While studying Chemistry, most students encounter terms like isomers and allotropes. Although both of these terms do sound similar, they are different from each other in nature.
Allotropes are defined as the structural modifications of an element, that is, they are different forms of the same element. This happens due to the different bonding of the atoms which are arranged in sequence, thus forming a new structure. These structures possess different chemical and physical properties. Examples of allotropes would include graphite and diamond.
In general, allotropes occur in certain elements of the Groups 13, 14, 15 and 16 of the Periodic Table. It should be noted that allotropism of elements can occur only within the same phase (solid, liquid or gas forms) and thus cannot interchange or transfer to another state or phase. There are a few elements for which the allotropes have different molecular formulas. For example, allotropism of oxygen molecules in two forms – dioxide O2 and ozone O3. They both can exist in all three states, i.e., solid, liquid and gas.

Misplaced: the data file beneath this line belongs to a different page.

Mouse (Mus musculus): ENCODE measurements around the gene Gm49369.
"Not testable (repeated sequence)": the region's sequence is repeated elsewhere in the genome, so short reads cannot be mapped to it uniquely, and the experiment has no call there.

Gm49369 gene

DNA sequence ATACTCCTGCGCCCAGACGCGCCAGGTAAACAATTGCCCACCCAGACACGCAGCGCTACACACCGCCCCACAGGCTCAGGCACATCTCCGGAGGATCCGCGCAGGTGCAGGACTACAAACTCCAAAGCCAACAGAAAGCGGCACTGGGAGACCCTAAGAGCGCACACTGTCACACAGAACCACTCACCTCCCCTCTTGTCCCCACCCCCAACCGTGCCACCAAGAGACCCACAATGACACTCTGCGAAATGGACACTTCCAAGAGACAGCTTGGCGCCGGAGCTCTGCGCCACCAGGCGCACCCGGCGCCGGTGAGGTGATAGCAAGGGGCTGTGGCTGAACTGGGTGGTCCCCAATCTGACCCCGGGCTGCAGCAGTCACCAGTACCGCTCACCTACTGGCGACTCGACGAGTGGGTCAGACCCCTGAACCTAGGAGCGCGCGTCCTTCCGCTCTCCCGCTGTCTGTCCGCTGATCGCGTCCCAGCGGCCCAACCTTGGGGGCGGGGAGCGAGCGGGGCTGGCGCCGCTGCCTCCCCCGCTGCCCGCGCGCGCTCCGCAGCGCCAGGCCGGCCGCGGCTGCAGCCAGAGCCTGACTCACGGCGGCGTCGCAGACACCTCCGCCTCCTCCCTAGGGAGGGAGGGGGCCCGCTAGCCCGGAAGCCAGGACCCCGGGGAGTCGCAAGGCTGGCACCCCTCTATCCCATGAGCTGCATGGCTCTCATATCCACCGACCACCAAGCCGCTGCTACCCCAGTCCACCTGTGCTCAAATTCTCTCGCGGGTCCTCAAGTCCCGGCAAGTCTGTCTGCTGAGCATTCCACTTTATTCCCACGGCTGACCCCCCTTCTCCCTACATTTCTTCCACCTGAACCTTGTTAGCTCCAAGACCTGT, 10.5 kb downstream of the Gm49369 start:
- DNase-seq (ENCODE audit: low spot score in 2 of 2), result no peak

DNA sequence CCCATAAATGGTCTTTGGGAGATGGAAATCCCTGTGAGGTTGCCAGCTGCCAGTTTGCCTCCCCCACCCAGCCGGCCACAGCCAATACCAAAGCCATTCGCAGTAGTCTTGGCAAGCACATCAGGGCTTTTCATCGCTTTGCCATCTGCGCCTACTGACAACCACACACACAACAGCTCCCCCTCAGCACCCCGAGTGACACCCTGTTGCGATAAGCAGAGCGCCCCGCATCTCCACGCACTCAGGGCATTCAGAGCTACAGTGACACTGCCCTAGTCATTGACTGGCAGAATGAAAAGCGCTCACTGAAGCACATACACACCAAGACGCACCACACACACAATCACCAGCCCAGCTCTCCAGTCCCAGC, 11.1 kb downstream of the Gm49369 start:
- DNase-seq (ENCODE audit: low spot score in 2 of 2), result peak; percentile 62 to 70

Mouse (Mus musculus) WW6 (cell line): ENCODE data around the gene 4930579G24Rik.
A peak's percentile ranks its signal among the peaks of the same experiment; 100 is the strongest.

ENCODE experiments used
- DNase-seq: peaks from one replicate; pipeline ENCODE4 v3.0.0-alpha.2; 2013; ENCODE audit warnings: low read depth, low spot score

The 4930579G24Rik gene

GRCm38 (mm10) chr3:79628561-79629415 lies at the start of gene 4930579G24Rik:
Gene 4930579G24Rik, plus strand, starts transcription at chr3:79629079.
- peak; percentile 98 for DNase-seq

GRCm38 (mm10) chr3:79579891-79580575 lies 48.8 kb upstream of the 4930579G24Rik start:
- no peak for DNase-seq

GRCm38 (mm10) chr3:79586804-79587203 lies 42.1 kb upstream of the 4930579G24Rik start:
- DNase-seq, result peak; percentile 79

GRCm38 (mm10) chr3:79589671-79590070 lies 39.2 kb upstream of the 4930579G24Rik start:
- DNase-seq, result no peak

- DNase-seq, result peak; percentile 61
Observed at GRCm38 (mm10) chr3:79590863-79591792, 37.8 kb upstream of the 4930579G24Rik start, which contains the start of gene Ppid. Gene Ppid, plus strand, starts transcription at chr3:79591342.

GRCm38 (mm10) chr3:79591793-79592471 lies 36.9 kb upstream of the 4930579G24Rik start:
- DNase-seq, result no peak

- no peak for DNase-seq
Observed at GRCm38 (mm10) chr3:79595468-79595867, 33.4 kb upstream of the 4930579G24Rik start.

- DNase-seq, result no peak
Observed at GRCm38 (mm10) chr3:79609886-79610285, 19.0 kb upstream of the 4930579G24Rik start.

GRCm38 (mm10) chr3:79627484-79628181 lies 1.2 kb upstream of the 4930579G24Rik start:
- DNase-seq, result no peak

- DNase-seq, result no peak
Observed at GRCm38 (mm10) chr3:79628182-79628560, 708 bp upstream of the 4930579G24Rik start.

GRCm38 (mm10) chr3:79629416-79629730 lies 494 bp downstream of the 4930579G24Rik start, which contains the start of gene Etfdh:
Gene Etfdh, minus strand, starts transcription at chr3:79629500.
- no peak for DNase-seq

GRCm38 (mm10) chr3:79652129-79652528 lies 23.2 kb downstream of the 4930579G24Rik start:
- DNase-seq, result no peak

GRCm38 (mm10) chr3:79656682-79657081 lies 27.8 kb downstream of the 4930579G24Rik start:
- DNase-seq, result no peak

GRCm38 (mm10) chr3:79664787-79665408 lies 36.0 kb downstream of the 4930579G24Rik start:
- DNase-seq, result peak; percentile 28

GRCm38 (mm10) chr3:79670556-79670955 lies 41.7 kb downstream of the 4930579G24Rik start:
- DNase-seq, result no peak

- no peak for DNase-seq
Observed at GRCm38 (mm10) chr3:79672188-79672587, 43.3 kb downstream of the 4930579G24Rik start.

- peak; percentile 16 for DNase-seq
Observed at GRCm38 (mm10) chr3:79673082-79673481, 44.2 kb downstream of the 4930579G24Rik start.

Isomers are chemical compounds that have a similar molecular formula but with different structural formulae. Therefore, although these isomers have different atomic arrangements, they have the same number of atoms. Isomers do not share any common properties unless their functional group is similar. For example, 2-methylpropan-1-ol and 2-methylpropan-2-ol.
There are two main types of Isomers:
- Structural Isomerism (also known as constitutional isomerism)
- Stereoisomerism (also known as spatial isomerism)
The Difference between Allotropes and Isomers is given below:
|Allotropes can be defined as different types of compounds made out of the same single element but in different chemical formulas and different arrangements.
|Isomers can be defined as chemical compounds that have a similar molecular formula but with different structural formulae.
|Graphite and Diamond.
|2-bromopropane and 1-bromopropane.
The above points would have provided the information on how allotropes and isomers differ in characteristics. To read further interesting articles, stay tuned to BYJU’S.